RFC 6910473: BigInteger negative bit length, value range, and future prospects
brian.burkhalter at oracle.com
Wed Jun 26 01:18:50 UTC 2013
This request for comment regards this issue
BigInteger.bigLength() may return negative value for large numbers
but more importantly Dmitry's thread
What is the range of BigInteger values?
The issue may be fixed superficially simply by throwing an ArithmeticException if the bit length as an int would be negative. A better fix suggested both in the issue description and in the aforementioned thread (option 1 of 3), is to define BigInteger to support a limited range and to clamp to that range in the constructor, throwing an ArithmeticException if the supplied parameter(s) would cause the BigInteger to overflow. This check would be relatively inexpensive. The suggested constraint range is
[ -pow(2, pow(2,31) - 1), pow(2, pow(2,31) - 1) )
This constraint would guarantee that all BigInteger instances are capable of accurately returning their properties such as bit length, bit count, etc.
This naturally would require a minor specification change to BigInteger. The question is whether this change would limit any future developments of this and related classes. For example, one could envision BigInteger supporting bit lengths representable by a long instead of an int. In this case the second option would be preferable.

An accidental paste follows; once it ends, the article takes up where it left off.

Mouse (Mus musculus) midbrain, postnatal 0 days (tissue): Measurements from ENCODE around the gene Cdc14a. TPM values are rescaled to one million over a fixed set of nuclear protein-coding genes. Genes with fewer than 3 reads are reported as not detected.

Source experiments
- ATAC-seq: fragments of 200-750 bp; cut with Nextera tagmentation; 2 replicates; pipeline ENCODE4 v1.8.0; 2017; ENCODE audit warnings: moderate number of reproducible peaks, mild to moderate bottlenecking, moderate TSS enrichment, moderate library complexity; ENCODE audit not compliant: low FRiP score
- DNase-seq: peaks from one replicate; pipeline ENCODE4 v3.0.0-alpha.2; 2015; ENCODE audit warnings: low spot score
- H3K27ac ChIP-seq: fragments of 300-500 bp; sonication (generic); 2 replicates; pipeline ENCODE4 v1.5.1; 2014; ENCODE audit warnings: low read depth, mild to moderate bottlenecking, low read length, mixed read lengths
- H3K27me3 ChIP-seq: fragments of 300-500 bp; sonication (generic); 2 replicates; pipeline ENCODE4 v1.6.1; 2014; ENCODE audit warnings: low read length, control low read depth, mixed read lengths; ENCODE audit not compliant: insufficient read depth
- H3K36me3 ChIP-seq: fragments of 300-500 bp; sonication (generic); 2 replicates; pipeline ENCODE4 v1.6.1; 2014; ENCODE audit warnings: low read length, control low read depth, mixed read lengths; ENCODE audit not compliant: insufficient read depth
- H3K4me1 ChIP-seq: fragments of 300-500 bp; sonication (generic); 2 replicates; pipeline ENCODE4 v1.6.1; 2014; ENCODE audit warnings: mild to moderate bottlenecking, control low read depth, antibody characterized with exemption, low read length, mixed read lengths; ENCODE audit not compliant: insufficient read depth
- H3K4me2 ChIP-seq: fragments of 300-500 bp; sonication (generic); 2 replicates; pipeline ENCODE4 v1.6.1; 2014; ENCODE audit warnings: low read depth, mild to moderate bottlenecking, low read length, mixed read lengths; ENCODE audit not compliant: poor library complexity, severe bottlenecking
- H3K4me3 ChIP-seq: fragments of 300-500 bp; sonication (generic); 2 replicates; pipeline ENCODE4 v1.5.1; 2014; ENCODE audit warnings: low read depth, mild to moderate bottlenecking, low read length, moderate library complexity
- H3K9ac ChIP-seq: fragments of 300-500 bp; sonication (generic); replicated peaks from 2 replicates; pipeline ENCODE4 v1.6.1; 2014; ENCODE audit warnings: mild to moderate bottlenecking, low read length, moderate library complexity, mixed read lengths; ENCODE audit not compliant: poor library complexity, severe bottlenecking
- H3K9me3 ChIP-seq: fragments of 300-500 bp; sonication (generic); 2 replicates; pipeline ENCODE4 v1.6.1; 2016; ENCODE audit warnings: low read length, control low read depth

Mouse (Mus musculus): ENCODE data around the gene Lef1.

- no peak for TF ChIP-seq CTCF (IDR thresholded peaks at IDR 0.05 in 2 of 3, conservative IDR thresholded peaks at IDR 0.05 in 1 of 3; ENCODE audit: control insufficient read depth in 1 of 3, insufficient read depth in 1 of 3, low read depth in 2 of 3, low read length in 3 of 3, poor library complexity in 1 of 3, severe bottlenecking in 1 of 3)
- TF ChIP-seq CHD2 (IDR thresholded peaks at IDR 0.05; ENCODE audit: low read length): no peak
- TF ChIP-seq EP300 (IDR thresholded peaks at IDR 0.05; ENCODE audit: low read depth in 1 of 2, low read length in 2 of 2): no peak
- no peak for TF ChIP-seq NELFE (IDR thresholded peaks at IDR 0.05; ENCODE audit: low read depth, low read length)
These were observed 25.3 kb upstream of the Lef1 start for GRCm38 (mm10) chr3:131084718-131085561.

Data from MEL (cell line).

It has been suggested that an alternative to extending the ranges supported by BigInteger would be to define a different class altogether to handle the larger ranges, keeping BigInteger as a well-specified API for the ranges it supports. Other related classes for arbitrary precision binary floating point and rational numbers might also be considered.
In summary the specific questions being posed here are:
1) what is the general opinion on clamping the range of BigInteger and the various options suggested at the end of
2) what are the forward looking thoughts on handling integers outside the current BigInteger range?
From a practical point of view, any changes need to be considered with respect to what may be done in the short term (JDK 8) versus the long (JDK 9), so to speak.
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